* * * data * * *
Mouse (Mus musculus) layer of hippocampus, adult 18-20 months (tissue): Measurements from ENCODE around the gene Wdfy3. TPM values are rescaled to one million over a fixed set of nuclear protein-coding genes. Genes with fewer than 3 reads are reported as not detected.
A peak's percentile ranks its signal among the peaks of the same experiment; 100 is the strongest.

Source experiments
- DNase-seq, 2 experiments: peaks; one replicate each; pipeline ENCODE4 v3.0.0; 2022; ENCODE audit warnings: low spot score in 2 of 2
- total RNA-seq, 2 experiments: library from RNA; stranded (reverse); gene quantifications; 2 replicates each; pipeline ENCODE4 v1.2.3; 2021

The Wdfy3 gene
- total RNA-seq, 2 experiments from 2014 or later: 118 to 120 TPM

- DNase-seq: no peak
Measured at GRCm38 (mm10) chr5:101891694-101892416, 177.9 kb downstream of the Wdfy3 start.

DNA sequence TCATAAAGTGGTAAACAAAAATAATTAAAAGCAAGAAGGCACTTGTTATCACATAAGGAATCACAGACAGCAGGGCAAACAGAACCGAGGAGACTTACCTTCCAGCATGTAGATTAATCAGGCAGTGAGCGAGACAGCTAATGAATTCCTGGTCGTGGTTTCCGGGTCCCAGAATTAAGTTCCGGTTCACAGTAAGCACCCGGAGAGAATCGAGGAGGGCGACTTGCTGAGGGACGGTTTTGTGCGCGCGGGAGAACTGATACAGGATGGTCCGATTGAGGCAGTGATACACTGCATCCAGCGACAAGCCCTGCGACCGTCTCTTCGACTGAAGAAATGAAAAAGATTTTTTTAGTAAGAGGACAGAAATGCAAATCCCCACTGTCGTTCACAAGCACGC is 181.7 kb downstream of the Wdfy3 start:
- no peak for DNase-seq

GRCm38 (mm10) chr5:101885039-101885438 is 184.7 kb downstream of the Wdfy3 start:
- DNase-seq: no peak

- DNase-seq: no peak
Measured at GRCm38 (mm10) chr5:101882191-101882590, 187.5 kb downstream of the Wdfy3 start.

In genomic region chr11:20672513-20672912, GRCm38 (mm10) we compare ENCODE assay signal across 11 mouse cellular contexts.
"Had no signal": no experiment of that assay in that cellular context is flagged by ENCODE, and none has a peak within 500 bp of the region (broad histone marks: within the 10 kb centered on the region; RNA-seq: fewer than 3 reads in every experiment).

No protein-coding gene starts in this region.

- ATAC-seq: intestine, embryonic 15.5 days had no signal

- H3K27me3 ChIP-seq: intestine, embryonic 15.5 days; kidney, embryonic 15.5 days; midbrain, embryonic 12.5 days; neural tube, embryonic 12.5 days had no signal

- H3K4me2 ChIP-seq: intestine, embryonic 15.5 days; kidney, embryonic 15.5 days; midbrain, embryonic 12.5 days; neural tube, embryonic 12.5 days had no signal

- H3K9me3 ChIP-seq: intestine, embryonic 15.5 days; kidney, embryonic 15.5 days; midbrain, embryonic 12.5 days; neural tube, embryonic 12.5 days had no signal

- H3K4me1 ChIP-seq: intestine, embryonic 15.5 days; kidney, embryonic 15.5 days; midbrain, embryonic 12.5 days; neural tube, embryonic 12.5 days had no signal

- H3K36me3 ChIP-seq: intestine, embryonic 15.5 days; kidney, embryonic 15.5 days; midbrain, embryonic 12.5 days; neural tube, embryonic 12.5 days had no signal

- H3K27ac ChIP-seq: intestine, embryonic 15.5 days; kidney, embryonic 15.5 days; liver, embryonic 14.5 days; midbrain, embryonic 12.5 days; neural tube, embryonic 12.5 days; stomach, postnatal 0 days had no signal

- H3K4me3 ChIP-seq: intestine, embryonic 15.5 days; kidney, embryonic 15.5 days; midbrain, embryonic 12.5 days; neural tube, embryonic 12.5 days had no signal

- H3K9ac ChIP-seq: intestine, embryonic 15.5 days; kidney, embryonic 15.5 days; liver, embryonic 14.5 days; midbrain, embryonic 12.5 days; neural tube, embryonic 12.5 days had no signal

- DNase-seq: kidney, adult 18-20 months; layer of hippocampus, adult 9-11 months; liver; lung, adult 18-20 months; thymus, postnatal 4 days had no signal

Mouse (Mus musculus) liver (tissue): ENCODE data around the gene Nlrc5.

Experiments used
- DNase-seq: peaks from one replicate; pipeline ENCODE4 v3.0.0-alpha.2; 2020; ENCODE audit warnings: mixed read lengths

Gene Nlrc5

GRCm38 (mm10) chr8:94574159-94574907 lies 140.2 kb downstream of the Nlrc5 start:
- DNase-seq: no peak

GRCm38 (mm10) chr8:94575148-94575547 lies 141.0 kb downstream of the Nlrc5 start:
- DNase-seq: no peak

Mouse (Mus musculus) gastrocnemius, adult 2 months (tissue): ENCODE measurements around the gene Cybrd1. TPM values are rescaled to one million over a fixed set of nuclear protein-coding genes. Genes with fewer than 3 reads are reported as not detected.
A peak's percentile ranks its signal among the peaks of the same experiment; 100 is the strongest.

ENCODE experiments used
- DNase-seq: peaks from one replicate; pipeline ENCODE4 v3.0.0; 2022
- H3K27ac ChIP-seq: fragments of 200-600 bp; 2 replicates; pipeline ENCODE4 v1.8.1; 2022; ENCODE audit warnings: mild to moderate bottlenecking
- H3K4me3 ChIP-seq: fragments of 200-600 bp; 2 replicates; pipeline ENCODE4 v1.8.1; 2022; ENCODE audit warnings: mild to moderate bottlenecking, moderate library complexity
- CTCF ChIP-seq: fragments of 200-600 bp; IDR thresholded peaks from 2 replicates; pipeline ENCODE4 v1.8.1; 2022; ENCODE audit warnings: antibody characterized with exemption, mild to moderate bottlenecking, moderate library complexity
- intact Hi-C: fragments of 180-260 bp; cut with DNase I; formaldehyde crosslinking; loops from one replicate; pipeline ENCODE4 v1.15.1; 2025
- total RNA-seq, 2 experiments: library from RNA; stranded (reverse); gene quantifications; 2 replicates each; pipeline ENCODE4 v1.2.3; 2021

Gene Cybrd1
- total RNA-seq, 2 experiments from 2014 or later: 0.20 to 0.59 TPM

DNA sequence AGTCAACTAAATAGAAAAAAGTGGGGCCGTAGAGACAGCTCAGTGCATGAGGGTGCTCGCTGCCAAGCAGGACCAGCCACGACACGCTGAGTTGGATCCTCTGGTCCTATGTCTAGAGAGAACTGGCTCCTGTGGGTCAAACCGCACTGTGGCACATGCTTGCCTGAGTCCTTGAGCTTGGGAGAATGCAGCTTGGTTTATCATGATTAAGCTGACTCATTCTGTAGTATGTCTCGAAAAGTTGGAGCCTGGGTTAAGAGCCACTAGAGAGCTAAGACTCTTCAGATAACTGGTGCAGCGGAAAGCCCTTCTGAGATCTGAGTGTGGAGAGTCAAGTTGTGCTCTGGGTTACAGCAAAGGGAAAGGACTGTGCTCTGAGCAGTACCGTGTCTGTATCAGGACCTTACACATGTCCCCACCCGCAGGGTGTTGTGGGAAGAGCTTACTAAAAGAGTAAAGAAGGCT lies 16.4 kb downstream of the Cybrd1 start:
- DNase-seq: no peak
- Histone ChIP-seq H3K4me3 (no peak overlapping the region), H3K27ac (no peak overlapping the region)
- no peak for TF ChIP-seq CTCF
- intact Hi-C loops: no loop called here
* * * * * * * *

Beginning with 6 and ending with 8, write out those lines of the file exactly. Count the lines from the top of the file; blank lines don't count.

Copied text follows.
The Wdfy3 gene
- total RNA-seq, 2 experiments from 2014 or later: 118 to 120 TPM

- DNase-seq: no peak